Need a low-powered device to run your website? Need the space your web server is taking up? Want to share some potentially controversial information with a select group of people but don’t have the financial resources to run a full-scale web server?
The solution to all of these problems — and some others — is to host your web page on an Android device, turning your smartphone or tablet into a web server.
The Inexpensive Way to Power a Website
Websites do not need expensive servers; they don’t even need inexpensive servers. We’re now at the stage where a dynamic, database-driven website can be hosted on a modest device. For instance, it might be a common desktop PC or laptop, but as this takes up a lot of space, you can scale back. We’ve already seen how the Raspberry Pi can be used as a web server, and it’s also possible to use an Android smartphone or tablet in the same way.
Your hosting costs are immediately removed, and as long as the page views are low, you should find that your website runs without locking up the device (although you shouldn’t be expecting to be able to multitask while the site is running!).
Installing Your Server Software on Android
Various server software apps are available for Android. These range from the straightforward PAW Server for Android designed to run basic, non-dynamic sites (although a PHP plugin is available for PAW) to Ulti Server: PHP, MySQL, PMA, which, as the name suggests, supports the use of database driven websites written in PHP.
We’re using PAW Server for this tutorial, with which we’ll upload a basic index.html file and browse to from a PC on the same network to illustrate using Android as a web server. Other apps rely on all of the same principles — the same concepts and processes are required to serve a web page to a viewing browser.
Configuring PAW Server
With PAW Server installed on your device, run the app, pressing the start button as instructed. A URL will be displayed, so browse to this on your desktop computer. Here you’ll be invited to login, using the displayed credentials, and open the server console.
This is a useful app with a variety of features, from making phone calls and sending messages to viewing media. Basically, you can use PAW Server as a remote access console to your phone or tablet as well as serving web pages.
Here’s a look at what it can do:
Adding Index.html to PAW Server
To use PAW Server as a web server, you’ll need to create an index.html file and upload it to the correct folder. You can do this on your desktop using a text editor like Notepad++ (one of our favorite Windows applications) or on Android using a HTML or text editor.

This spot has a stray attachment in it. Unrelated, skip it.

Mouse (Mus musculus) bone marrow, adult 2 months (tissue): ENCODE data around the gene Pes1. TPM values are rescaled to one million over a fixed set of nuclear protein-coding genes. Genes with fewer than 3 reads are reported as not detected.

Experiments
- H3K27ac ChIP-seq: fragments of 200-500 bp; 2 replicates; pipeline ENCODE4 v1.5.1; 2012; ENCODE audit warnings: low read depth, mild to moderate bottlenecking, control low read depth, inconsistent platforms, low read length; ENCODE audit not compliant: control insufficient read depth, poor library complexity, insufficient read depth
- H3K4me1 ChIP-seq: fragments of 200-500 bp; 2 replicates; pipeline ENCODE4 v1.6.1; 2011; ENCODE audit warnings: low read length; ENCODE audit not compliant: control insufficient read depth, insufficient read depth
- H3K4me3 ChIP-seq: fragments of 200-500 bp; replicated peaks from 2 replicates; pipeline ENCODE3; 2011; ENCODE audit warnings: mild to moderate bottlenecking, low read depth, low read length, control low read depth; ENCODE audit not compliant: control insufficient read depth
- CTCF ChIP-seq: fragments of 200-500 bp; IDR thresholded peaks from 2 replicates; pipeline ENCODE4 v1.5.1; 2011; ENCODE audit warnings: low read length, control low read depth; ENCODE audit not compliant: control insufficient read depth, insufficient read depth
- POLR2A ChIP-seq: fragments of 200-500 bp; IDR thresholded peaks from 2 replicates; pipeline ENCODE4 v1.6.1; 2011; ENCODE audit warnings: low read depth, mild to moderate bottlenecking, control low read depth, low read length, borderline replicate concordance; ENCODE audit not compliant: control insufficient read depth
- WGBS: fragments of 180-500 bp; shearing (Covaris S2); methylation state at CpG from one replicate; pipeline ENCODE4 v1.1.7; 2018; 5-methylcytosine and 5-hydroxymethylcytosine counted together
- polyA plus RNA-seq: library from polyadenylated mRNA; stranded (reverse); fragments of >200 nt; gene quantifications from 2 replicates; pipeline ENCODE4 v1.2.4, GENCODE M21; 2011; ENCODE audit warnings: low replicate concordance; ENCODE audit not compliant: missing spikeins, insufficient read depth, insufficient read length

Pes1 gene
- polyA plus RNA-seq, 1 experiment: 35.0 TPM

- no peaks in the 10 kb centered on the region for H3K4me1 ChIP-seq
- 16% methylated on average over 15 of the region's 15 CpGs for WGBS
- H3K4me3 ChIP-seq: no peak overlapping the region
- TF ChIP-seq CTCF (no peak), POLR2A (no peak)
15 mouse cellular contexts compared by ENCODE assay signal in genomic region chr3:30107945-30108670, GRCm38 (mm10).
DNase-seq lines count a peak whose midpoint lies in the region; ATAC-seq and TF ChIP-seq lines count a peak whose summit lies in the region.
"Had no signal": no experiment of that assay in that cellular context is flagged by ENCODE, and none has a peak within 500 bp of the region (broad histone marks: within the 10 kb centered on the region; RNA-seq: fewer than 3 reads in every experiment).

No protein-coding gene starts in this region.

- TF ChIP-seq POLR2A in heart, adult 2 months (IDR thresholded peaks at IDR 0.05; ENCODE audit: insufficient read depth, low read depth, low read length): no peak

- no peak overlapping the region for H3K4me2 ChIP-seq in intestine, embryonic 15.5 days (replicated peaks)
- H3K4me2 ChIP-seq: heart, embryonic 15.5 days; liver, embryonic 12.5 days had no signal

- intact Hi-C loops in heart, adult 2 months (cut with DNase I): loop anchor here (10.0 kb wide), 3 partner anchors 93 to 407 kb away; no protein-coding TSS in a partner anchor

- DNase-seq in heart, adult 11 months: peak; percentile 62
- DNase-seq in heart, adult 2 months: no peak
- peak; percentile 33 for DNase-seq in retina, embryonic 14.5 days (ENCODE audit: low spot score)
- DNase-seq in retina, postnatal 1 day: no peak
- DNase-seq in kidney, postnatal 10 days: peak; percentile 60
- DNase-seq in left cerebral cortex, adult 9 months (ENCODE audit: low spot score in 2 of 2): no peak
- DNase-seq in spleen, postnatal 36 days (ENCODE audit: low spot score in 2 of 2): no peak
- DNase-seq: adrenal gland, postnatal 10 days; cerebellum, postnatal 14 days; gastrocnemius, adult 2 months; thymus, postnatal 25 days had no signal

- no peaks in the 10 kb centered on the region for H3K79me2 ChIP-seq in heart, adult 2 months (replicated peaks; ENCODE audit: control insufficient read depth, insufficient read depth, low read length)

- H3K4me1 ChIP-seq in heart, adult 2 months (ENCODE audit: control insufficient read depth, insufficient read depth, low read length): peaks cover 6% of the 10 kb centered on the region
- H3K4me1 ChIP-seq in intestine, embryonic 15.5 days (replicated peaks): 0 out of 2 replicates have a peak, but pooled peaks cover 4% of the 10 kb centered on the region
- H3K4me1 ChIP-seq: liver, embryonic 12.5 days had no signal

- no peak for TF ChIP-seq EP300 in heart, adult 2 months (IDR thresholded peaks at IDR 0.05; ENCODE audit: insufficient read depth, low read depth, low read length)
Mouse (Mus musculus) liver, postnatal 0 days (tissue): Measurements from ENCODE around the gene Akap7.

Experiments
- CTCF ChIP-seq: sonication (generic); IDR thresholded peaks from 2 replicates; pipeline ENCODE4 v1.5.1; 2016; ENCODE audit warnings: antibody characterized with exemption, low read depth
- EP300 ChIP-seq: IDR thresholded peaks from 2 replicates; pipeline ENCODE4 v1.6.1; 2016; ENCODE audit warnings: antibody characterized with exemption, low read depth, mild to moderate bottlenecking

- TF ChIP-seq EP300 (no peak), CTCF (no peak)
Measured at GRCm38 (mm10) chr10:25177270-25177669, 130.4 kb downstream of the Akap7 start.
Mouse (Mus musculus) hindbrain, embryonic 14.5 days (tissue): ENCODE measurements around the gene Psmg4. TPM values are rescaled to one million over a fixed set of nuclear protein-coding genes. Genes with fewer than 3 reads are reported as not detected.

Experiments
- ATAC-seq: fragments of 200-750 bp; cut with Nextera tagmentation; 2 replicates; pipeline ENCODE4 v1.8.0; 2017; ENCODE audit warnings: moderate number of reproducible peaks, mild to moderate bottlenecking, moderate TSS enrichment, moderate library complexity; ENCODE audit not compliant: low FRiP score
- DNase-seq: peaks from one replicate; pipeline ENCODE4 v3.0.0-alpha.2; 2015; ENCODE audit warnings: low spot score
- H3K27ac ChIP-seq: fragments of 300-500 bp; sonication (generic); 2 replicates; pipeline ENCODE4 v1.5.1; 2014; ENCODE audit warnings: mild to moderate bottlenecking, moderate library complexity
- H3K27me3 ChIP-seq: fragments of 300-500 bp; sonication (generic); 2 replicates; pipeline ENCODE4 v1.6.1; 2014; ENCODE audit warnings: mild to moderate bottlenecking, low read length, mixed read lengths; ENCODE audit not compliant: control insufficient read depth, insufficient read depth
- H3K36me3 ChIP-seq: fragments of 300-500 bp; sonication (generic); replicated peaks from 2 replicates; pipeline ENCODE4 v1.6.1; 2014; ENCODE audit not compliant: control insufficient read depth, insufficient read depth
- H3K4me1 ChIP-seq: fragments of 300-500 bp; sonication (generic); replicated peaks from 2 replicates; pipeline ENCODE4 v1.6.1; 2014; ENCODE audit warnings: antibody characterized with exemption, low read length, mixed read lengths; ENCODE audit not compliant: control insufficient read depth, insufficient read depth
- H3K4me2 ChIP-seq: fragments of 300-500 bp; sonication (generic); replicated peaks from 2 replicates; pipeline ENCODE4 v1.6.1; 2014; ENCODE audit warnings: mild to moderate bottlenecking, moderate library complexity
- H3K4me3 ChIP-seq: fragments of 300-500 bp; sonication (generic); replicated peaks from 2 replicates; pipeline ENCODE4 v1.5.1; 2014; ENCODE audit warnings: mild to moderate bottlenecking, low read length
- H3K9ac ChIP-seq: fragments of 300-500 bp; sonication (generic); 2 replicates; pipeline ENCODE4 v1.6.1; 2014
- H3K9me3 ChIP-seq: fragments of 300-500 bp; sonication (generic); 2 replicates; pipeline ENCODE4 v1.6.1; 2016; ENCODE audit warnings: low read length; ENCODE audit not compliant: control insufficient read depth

With your file created, copy it into the /paw/html/ directory on your Android device — this is easily done by expanding the Media section in the PAW Server console and selecting File Manager. From here, browse to sdcard/paw/html, click Choose File, select the HTML file you just created and click Upload.
To view the file in your PC browser, you’ll need to restart PAW. On your tablet, tap the Stop button in PAW Server, then Start again. Navigate in your browser once again to the displayed URL, this time adding /index.html to the end.
Congratulations, you converted your Android device into a web server! The example shown is basic and lacks styling; CSS can be easily added (and is simple to learn) with the usual included instruction in the HTML file.
Receive External Hits On Your Android Powered Website
As you may have discerned from the screenshots, I’ve used a tablet for this tutorial. However, there is no reason why you shouldn’t use a smartphone.
Whichever Android device you select, when used in conjunction with a dynamic DNS update client (of these, No-IP.com has an Android app), you’ll be able to serve web pages to computers beyond your home or corporate network. These apps link your device’s dynamic IP address to a dedicated URL, via the client app that you install.
(Of course if your ISP provides you with a static IP, all you will need to do is assign your Android web server a static IP address, but this may prove unworkable with some routers, so the No-IP.com app is the better option. Various unofficial No-IP.com clients are available, with Dynamic DNS Client [No Longer Available] a strong option.
Uses for an Android Web Server
We’ve covered various ways in which you might employ an Android-powered web server throughout this feature, but just in case you missed them, let’s remind ourselves.
To begin with, you can use an Android web server to host test versions of websites. This is useful for ironing out bugs and tweaking the design before the site goes live, and saves you installing development websites locally which then have to be painstakingly migrated to your server when ready.
If the website is relatively basic, you can use Android as a host and save money on powering an expensive server. Similarly, the space taken up by a server or PC running as a web server can be reclaimed, perhaps using the server for a different purpose. The space occupied with a PC running a web server could now be taken by a person, doing a job.
Have you build an Android-powered web server? Curious and want to know more? Leave a comment below, and we’ll talk.
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